Thirdly, when regulatory bodies have no capacity to verify the validity of information their check-ups get purely formal. It is also one of the reasons why the Unified State Register provides some out-of-date and incomplete information.
The experts are concerned about data not being validated (e.g., mistakes in spelling names, addresses, codes). Moreover, constant information exchange between state bodies is not ensured, there is a lack of training on how to identify ultimate beneficiary owners. All the above-said shortcomings impede the proper check of information about ultimate beneficiary owners.
In October 2021, according to the Minister of Justice of Ukraine, on the day of expiry of the term for submission of updated information, only one-sixth of the required number of legal entities provided updated information. Consequently, the expiry date was prolonged for 9 months on the grounds that there was not enough time to provide the updated information, a few legal entities submitted needed information, and the mechanism for submission of such information is complicated.
At the same time, some amendments to the draft law were attempted to cancel the requirement of the ultimate beneficiary owner information submitting if legal entities’ founders are exclusively natural persons who are the ultimate beneficiary owners of such legal entities. This provision was denied, particularly due to the pressure of the civil society and the State Financial Monitoring Service of Ukraine’s stand. Some negative consequences were overtly projected if the amendment was to be approved compromising transparency, credibility, and urgency of the Unified State Register data. Besides, such changes could influence MONEYVAL’s assessment of the financial monitoring system (its report of 2017 highlighted the risks of such provisions).
At present, there is not enough evidence to make any judgments about the efficiency of sanctions applied for violation of the requirements to provide information about ultimate beneficiary owners. Given the prolonged expiry date of submission of such information in 2021, it is early to assess the efficiency of increased fines as administrative responsibility. The Prosecutor General’s Office of Ukraine reported that 367 criminal cases of Article 2051 of the Criminal Code of Ukraine violation were sent to the court in 2020, 221 of them were provided with the indictment. However, this statistical data cannot be considered representative of the matter as Article 2051 of the Criminal Code of Ukraine covers considerably more objects of offense than some final beneficial owner documents forgery.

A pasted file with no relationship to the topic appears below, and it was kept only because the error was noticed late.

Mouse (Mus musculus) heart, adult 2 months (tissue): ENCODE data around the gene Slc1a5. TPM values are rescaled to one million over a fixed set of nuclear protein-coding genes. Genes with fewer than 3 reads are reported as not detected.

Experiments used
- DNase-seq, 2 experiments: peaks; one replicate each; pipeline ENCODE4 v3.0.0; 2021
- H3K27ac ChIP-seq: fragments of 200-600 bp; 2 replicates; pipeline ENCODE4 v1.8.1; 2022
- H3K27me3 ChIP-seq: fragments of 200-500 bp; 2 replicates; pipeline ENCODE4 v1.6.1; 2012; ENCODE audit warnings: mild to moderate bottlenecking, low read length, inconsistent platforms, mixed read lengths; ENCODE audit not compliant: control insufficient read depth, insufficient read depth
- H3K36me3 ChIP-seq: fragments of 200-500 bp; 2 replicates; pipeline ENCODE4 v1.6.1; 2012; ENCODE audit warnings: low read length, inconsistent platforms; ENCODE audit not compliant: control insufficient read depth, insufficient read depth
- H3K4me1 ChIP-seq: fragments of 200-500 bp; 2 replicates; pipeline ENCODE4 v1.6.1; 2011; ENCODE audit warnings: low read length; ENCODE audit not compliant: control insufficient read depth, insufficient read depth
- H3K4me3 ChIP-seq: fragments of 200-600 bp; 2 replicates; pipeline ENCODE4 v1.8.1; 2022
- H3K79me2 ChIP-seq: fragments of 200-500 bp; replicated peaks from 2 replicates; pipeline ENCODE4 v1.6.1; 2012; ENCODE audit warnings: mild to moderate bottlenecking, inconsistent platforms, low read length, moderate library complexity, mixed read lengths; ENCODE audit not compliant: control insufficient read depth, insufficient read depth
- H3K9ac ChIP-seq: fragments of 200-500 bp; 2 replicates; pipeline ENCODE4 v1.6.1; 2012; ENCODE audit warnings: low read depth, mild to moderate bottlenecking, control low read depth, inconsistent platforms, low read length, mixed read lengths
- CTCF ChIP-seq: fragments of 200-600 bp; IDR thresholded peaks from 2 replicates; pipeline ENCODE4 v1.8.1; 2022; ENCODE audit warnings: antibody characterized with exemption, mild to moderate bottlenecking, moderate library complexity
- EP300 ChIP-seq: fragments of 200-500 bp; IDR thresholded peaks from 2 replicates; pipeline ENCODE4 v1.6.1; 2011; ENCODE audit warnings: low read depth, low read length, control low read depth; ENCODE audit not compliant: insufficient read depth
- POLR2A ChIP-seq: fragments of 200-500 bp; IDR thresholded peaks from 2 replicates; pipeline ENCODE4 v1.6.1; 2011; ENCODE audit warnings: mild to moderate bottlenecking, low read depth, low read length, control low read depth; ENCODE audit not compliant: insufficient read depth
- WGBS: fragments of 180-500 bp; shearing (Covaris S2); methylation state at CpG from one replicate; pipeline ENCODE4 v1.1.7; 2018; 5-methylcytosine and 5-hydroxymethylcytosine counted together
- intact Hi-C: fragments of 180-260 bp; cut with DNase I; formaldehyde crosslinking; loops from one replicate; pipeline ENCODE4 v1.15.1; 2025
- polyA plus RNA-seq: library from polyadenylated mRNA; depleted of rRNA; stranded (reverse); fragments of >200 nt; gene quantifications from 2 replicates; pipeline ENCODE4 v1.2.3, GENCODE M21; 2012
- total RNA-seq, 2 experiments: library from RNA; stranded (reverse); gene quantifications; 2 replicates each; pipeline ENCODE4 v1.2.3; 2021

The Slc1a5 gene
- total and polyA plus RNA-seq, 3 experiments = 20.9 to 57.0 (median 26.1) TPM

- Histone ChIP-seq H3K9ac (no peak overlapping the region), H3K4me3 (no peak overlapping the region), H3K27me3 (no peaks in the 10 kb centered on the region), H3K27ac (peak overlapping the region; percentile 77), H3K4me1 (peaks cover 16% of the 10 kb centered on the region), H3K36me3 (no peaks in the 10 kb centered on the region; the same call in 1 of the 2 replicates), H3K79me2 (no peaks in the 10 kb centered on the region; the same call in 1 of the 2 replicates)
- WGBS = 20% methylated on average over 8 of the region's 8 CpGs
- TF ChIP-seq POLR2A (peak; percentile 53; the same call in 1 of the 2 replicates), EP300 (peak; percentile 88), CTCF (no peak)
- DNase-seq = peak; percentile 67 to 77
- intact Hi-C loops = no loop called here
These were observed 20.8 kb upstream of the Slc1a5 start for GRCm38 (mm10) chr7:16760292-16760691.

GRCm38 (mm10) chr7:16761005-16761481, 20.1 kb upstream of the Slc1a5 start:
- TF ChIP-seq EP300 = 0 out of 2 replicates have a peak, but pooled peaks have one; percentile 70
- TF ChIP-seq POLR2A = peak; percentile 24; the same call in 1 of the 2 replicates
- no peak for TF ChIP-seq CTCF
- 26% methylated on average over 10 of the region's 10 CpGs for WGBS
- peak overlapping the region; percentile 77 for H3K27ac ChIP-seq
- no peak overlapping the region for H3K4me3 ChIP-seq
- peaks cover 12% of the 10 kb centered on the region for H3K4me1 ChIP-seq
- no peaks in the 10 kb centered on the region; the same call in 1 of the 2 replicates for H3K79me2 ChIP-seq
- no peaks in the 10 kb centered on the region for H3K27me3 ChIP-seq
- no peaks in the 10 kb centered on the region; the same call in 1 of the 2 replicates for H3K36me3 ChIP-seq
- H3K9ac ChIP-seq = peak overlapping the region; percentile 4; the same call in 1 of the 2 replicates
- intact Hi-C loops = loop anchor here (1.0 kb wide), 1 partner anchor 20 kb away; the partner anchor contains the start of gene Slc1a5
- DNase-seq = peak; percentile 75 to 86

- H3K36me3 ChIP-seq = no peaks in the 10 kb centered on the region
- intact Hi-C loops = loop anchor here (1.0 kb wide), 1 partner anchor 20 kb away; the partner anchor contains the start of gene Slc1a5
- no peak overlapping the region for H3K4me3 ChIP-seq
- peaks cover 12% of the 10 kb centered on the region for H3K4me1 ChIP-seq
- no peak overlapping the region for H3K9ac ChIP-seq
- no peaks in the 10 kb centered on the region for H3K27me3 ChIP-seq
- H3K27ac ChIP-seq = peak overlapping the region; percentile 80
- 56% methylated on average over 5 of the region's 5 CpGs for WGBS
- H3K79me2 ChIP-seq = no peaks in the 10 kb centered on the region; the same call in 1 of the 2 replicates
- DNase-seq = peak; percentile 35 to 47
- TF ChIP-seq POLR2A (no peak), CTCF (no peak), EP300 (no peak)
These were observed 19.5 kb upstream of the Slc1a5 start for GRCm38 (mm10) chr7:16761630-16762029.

In Ukraine, there are also private services in place, simplifying the search of information by using open data, inter alia, about ultimate beneficiary owners. For example, Youcontrol service allows analyzing enterprises. By their means businesses avoid financial risks and journalists with civil activists investigate important public cases. Besides, the Youcontrol experts provide state bodies systematic support to advance the quality of obtained information, elimination of errors in the system, and ensure the development and operation of effective mechanisms for verifying information about ultimate beneficiary owners. Now Youcontrol boasts 5,000,000 files. The paid subscription costs approximately EUR 1,300 a year. Another service is Vkursi.pro which allows wide-ranging checks of contracting parties to avoid potential risks. Its paid subscription cost ranges from EUR 200 to EUR 10,000 a year.
2.4. Accounting bookkeeping and financial reporting
In Ukraine, there is a shortcoming in publishing financial reporting information of legal entities. In 2021, the State Tax Service for the first time published financial reports of legal entities in open data format. Experts observe that only 27.2% of legal entities that are obliged to make their financial reports public (402486 out of 1481442), actually did it. Besides, the information is provided only for the year 2020.
Making reporting information public allows integrating it with available services of open data on legal entities. Such information is used to a comprehensive understanding of the performance of legal entities.
There is also a shortcoming in the quality of financial reporting. Experts believe that financial reporting misrepresentation can occur due to the following reasons:
- insufficient competencies of the performing staff;
- negligent reporting procedures;
- purposeful corrections of financial indicators.
The first two of these reasons could be occasional; the last one is done intentionally.
Summing up, Ukraine is striving to make financial reports public. In prospect, it will allow obtaining more information about legal entities. Experts stress that financial reporting is a component of compliance systems in general. In entities with developed compliance systems, financial reporting information is published and updated at every turn.